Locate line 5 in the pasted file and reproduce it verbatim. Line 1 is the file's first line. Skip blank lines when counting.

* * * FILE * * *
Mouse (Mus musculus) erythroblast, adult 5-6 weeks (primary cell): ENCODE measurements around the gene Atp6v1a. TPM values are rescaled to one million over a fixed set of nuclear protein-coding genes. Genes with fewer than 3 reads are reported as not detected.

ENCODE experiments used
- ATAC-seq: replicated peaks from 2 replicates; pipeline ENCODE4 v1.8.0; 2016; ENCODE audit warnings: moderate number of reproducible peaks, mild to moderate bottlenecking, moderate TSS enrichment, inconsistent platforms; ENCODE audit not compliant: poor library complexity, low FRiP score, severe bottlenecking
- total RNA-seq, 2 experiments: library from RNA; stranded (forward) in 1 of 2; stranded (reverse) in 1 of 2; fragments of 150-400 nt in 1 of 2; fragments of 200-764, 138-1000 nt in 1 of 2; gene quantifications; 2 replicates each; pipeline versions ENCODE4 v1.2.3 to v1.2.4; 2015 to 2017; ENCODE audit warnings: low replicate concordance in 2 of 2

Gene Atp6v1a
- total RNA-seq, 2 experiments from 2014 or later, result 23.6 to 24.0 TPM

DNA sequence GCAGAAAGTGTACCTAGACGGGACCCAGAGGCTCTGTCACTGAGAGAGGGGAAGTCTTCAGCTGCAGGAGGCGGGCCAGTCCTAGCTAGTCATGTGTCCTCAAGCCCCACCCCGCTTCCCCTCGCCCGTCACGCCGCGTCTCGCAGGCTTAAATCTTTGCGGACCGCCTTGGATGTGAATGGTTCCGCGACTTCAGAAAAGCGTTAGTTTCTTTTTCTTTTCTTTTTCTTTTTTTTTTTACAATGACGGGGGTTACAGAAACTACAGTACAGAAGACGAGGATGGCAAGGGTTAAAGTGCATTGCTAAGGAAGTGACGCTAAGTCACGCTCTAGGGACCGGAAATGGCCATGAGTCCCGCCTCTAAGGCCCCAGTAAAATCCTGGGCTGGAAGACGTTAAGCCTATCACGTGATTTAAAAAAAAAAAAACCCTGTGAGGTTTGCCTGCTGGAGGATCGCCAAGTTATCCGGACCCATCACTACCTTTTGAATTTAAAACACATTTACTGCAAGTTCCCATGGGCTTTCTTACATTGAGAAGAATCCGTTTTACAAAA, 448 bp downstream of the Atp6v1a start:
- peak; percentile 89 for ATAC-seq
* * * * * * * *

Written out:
Gene Atp6v1a